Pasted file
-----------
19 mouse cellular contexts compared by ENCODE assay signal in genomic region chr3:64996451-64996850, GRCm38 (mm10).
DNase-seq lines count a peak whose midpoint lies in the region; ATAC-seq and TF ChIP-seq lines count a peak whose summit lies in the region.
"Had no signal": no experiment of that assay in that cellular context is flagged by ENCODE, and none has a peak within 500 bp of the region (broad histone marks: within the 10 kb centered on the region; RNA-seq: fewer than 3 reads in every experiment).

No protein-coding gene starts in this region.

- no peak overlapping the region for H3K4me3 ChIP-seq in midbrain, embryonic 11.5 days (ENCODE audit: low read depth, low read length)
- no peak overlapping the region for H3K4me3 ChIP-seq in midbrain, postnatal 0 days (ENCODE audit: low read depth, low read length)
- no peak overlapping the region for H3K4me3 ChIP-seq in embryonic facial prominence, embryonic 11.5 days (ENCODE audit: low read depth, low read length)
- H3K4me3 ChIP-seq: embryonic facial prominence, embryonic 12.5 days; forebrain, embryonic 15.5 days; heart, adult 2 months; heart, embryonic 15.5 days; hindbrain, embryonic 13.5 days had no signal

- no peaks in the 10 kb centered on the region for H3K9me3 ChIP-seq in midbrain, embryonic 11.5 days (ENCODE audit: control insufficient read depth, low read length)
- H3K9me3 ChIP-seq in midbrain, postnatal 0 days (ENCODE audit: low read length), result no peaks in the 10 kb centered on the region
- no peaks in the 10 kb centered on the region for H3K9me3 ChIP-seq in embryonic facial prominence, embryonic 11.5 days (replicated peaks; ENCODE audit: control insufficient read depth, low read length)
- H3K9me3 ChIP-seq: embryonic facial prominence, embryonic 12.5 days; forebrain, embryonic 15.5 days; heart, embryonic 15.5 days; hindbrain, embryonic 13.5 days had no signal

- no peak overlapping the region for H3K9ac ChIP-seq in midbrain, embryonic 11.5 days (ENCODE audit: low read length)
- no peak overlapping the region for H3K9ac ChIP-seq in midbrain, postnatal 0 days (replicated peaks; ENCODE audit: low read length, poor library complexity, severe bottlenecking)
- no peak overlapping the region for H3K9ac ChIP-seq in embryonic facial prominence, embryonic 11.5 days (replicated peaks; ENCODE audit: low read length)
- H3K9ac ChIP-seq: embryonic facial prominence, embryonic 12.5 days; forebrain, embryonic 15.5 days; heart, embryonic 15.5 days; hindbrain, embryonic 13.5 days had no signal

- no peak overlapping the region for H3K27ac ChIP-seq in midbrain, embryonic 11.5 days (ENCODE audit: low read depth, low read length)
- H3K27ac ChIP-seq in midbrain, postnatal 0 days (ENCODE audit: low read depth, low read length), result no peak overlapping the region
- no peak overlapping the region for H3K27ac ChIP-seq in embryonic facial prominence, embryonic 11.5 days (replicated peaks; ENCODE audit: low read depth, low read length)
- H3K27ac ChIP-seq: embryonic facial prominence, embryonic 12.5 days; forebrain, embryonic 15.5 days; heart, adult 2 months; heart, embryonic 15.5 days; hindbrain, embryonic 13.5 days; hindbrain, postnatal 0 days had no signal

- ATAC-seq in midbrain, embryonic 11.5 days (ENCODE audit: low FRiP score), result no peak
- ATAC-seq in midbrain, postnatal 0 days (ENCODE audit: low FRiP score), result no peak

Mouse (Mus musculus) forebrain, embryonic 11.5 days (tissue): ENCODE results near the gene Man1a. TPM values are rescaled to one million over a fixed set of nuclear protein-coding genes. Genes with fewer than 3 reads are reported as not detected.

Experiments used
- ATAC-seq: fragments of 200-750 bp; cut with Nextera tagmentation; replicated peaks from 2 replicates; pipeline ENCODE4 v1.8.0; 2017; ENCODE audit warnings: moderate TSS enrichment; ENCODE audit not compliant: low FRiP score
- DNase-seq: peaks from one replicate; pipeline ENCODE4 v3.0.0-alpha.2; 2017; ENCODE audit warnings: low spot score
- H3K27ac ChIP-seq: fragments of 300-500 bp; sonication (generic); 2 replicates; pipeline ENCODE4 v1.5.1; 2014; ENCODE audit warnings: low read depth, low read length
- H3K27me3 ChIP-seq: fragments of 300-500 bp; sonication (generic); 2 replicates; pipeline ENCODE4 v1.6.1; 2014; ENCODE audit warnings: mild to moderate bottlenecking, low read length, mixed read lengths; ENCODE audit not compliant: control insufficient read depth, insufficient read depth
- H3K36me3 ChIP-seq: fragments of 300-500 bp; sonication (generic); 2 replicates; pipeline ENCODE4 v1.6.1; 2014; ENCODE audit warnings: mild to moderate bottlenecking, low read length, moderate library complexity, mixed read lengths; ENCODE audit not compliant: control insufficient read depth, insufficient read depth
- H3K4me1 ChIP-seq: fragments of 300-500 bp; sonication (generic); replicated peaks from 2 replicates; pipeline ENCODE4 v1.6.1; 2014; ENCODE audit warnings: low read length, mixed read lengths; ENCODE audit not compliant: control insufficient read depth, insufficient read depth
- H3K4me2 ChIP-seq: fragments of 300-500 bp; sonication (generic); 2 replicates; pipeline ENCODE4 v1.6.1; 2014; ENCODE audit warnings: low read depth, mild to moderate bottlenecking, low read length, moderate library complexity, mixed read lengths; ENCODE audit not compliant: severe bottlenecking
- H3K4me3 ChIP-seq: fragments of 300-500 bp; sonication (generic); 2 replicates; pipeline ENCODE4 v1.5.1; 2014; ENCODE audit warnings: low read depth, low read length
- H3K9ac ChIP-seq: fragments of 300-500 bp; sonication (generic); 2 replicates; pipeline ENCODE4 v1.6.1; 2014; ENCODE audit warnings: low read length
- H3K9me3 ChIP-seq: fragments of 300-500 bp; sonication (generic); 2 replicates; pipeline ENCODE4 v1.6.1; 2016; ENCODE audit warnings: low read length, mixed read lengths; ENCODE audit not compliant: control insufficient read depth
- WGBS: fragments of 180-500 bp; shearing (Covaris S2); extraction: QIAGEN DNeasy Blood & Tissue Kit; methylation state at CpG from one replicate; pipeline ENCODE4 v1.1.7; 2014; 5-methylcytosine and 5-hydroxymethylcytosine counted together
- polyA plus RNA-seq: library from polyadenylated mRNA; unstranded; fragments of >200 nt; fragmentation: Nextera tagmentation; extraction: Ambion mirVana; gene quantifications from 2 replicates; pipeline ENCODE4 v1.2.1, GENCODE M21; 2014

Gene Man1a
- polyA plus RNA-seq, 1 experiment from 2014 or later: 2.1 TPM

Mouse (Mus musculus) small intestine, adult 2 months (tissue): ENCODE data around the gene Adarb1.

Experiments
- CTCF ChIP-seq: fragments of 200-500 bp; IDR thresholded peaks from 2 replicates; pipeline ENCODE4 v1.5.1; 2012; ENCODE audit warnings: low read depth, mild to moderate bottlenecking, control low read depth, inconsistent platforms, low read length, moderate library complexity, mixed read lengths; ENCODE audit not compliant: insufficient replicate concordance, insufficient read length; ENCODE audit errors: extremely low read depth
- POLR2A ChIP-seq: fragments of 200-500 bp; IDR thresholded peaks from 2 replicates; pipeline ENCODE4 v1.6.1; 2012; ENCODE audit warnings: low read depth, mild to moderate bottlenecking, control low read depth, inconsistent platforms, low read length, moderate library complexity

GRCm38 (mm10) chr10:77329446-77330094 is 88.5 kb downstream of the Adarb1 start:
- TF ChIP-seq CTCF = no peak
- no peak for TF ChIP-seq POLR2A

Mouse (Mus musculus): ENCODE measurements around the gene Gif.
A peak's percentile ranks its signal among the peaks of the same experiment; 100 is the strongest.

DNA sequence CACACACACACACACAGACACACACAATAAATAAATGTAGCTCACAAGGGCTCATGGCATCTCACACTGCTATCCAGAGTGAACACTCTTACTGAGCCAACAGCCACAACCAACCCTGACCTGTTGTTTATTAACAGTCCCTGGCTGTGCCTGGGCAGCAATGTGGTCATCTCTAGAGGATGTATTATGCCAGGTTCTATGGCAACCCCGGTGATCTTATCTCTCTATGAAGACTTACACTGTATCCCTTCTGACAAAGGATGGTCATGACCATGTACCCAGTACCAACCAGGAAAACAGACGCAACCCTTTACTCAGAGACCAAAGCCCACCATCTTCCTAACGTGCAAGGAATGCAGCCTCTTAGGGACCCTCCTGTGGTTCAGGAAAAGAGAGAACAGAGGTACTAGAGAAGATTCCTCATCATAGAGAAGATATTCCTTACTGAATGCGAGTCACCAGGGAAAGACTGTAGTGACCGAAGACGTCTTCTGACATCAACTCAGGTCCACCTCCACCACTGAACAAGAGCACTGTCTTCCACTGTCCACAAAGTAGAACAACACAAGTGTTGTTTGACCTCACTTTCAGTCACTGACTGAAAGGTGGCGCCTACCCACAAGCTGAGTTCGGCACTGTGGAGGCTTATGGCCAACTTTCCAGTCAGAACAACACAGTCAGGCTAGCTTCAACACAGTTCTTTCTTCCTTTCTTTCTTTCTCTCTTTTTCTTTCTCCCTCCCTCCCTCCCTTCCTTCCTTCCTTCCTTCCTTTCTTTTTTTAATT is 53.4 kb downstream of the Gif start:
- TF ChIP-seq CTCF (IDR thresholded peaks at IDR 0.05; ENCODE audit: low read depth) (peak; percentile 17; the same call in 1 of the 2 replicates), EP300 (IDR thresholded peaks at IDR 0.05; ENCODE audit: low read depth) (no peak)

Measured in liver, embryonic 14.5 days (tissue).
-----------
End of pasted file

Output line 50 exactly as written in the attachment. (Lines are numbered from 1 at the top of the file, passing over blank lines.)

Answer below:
Measured in liver, embryonic 14.5 days (tissue).